[w=. cocreate '' +-+ |7| +-+ coerase w 1 cocreate '' +-+ |8| +-+
Locales with names starting with an alphabetic are "named locales".
Locales with names with only digits are "numbered locales".
In OOP terminology a named locale is a class and a numbered locale is an object.
A numbered locale name can be used just like a named locale name.
w=: <'200' abc_200_ =: 123 abc__w 123 abc__w=: 'testing' abc_200_ testing
cocreate '' +---+ |201| +---+ cocreate '' +---+ |202| +---+ conl 0 NB. named +----+-+...------+-+--+---+--+--+-+ |base|j|...jzplot|m|mm|mmm|s1|s2|z| +----+-+...------+-+--+---+--+--+-+ conl 1 NB. numbered +-+-+-+---+---+---+-+-+-+-+-+ |0|1|2|200|201|202|3|4|5|6|8| +-+-+-+---+---+---+-+-+-+-+-+ conl '' NB. both +-+-+-+---+---+---+-+-+-+-+-+----+-+...------+-+--+---+--+--+-+ |0|1|2|200|201|202|3|4|5|6|8|base|j|...jzplot|m|mm|mmm|s1|s2|z| +-+-+-+---+---+---+-+-+-+-+-+----+-+...------+-+--+---+--+--+-+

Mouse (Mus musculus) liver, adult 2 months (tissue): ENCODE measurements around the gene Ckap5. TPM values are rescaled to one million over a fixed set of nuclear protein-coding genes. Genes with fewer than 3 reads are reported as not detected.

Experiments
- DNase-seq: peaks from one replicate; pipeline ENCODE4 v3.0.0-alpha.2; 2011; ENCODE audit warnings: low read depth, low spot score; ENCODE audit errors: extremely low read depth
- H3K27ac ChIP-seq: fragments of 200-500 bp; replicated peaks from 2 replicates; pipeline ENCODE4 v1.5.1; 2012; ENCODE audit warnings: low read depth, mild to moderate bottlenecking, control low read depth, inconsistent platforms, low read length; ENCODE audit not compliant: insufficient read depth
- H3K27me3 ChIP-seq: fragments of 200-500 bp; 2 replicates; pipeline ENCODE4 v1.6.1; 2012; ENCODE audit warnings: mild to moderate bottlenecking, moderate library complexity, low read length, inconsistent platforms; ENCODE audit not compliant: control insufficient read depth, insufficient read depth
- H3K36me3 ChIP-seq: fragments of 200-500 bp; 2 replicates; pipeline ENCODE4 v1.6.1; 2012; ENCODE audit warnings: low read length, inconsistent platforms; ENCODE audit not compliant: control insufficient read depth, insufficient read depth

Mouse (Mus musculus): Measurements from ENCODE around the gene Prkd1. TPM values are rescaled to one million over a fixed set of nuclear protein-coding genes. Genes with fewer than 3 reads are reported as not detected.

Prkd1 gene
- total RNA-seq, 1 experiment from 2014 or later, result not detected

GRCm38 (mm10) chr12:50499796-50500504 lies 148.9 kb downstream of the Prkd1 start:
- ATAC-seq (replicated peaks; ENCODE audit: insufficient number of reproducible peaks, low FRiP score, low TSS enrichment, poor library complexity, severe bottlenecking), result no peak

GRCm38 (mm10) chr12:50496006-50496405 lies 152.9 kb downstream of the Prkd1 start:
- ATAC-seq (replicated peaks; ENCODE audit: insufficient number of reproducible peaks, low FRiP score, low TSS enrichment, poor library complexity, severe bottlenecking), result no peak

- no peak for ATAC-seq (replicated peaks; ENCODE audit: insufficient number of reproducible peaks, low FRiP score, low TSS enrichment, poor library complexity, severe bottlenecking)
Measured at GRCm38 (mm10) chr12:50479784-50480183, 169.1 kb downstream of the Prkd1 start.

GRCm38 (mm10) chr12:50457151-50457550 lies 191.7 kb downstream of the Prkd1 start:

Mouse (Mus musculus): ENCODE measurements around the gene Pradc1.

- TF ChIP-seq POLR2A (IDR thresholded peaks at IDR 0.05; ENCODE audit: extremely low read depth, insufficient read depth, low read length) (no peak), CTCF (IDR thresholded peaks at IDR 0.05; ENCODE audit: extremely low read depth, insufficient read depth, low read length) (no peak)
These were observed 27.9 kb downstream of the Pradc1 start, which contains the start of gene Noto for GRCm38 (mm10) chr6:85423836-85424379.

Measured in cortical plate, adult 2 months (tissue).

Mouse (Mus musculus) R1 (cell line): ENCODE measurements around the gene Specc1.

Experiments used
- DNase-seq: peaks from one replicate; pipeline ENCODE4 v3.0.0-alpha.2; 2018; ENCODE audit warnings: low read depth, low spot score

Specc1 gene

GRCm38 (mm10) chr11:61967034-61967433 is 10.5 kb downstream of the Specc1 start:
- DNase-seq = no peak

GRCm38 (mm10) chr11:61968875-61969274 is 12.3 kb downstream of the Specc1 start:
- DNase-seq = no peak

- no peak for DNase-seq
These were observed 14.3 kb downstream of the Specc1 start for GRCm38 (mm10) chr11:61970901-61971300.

coreset erases all numbered locales, except for those used by session windows.
conl 1 +-+-+-+---+---+---+-+-+-+-+-+ |0|1|2|200|201|202|3|4|5|6|8| +-+-+-+---+---+---+-+-+-+-+-+ coreset'' 1 1 1 1 1 1 1 1 1 conl 1 +-+-+ |0|1| +-+-+
Locales are used by direct and indirect locatives and by the 18!:n foreigns.
Summary of 18!:n and colib.ijs definitions:
18!:1 conl - 0/1 named/numbered
18!:2 copath - return path : set path
18!:3 cocreate - create numbered
18!:4 cocurrent - set current
18!:5 coname - return current
18!:55 coerase - erase
Locales are useful in modular programming. You can load different sets of definitions in different locales. There are no name conflicts, yet you can use them all together in execution.
Lab Object Oriented Programming builds on this lab to show how locales are used in OOP, the next level of modular programming.